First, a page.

So What Exactly Is The Amazing Plan?
Updated: Oct 24, 2020
There sort of isn't one, that's the excitement and terrification (yes, that is a word) of it.
Well that's not strictly true, there actually was a plan, I just couldn't risk waiting for it to happen.
The original plan was cunningly simple:
Reduce monthly spending to the lowest amount possible whilst still maintaining an acceptable standard of living
Save the aforementioned newly created surplus cash like our lives depend on it
Invest the accrued savings into something that will make it grow as quickly as possible
Repeat this process until savings are equal to 300 months of spending
Retire and do nothing, or whatever we want.
This is called the FIRE (Financial Independence Retire Early) principal and makes a lot of sense and allows pretty much anyone that doesn't live hand to mouth the opportunity to retire in around 10 years or less.
I had been saving into company pensions all of my working life and had dabbled a bit with the stock market (to usually calamitous affect) so it wasn't quite a standing start and as we both have (had) pretty decent jobs, have paid off the mortgage and no longer have much expenses for the kids (they never stop costing you, never), our outgoings are lower than the average bear. Add to that the fact we previously never really questioned what we spent as our lifestyle didn't outweigh our salaries anymore, tightening up and tracking day to day spending soon meant we were able to save between 40%-50% of our take home pay.
In true geek fashion I built a spreadsheet and started tracking on a daily basis, quickly to realise that no matter how I cut it, to get to 300 times monthly spending in order to never lift a finger for the rest of my days should I so choose, I would need to keep this up until the end of 2023. Not great but also I would still only be 47, a very respectable age to retire.
Then it happened on the 25th May 2019 I went to the doctor with pain in my back and spent the next 2 weeks in hospital including a spell in intensive care. When I came out, my company were pretty supportive with their words but not so much their actions. Everyone said "Take your time" "Don't rush back" "Wait until you feel right", then I started to get the WhatsApp messages "I know you're off but......" "Do you mind if I just ask you a quick question" and "Do you know yet when you'll be back?". My boss came to visit me at home whilst I was convalescing and just as he was leaving he asked me if I could join a call at 2am South Africa time to talk to an Australian client as I was "The Expert". I did that call, and then went back to work. A week later I was back in intensive care fighting for my life. I should point out at this juncture that I have no ill feeling toward my boss, he was right, I am the expert and I had put a brave face on the whole thing when I was in hospital the first time and had been sending jokes and updates to my friends (including him) , he had no comprehension at that time how ill I had actually been. Needless to say, the 2023 plan got filed under F........for Fuck it.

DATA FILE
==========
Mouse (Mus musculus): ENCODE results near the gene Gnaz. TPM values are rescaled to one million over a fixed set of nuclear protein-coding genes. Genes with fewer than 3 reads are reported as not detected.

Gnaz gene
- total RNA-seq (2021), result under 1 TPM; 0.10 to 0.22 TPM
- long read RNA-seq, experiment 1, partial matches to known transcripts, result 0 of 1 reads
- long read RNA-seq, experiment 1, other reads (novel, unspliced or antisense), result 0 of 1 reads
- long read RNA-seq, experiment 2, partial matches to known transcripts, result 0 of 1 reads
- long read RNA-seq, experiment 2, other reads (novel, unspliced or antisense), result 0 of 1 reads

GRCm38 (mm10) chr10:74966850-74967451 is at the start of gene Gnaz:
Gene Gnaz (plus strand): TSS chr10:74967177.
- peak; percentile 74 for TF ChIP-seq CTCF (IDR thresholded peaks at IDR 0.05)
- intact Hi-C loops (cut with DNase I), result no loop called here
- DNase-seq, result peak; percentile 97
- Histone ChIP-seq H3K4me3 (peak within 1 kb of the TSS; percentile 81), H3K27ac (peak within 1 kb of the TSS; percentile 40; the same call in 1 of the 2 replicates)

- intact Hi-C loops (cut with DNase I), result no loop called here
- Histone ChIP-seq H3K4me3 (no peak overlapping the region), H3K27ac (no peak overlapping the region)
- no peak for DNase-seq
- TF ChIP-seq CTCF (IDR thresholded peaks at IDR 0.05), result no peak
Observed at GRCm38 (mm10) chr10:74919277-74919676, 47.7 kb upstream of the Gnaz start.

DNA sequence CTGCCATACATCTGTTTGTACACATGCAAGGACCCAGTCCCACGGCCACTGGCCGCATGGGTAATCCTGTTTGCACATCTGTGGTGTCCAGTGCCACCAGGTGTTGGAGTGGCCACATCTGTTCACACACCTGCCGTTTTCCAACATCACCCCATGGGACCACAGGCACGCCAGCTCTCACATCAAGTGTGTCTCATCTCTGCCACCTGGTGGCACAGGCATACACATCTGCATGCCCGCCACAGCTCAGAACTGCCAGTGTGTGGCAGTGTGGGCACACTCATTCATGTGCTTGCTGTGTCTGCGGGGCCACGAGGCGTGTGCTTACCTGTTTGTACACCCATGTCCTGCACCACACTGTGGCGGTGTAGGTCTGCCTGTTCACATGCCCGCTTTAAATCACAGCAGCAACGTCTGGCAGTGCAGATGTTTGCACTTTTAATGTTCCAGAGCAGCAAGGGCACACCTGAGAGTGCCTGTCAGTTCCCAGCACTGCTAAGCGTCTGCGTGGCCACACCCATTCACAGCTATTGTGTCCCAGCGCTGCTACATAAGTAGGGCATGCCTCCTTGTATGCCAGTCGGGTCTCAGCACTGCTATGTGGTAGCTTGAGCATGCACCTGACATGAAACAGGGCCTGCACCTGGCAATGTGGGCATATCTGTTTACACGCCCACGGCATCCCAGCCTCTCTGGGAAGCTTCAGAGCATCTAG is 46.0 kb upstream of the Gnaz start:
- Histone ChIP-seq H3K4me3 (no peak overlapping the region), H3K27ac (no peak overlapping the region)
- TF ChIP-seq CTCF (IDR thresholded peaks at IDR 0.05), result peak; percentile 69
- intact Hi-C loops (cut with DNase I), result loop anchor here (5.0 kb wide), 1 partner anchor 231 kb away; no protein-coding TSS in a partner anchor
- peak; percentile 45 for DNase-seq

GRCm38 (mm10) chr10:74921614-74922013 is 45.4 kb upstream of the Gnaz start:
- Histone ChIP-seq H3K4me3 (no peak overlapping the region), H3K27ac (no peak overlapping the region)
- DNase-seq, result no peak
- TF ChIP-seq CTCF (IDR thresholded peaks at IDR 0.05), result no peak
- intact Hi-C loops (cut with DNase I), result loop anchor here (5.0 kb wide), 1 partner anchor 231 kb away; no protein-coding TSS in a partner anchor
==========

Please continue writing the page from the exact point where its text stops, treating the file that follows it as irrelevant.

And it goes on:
So the plan is called the "2023 is too far away" plan and I finish work ont he 30th April 2020. I had managed to save about 18 months of take home salary since I got into the FIRE thing and our pensions have grown into a decent nest egg for this stage of our life so it's not like I need to start visiting the food bank yet! Plus Mrs H will continue to work for now and her take home pay is not too far off our monthly expenses, so hopefully I can grow our savings quicker than we spend it. That's the plan, again cunningly simple:
Don't Run Out Of Money
Enjoy Every Day As Best As You Can
Only work on things you love doing
Don't Forget Rule One
My trusty spreadsheet tells me we have around about 70% of what we need to be financially secure for the rest of our lives without Mrs H working either. Not a bad start. I basically need to come up with the other 30% before I can really say "I retire", and that's the plan.
Over the coming weeks, I'm going to be sharing every detail of how I'm going to generate enough income to not "have to" do anything for the next 50-60 years (I'm making 100, I've decided) and I suppose we should leave a little bit behind for the spawn.
I'm excited, and that was the point of all this. Although I'm currently oscillating between excited and shit-scared at any given moment of the day, I have to keep reminding myself that the worst case is I have to find another job. A small amount of fear is good, keeps you focused, I've probably had it too easy for too long, I haven't really had to think about money or my spending for about 10 years but I've been broke before so I know what it's like and I don't mean "We've run out of Fois Gras and Champagne dear!" kind of broke I mean deciding whether to pay the overdue rent or eat kinda broke. It's been a long time since then and I don't intend going back, but I also am not going to be the richest man in the graveyard so it's time to stop talking and start doing.
See you on the next post.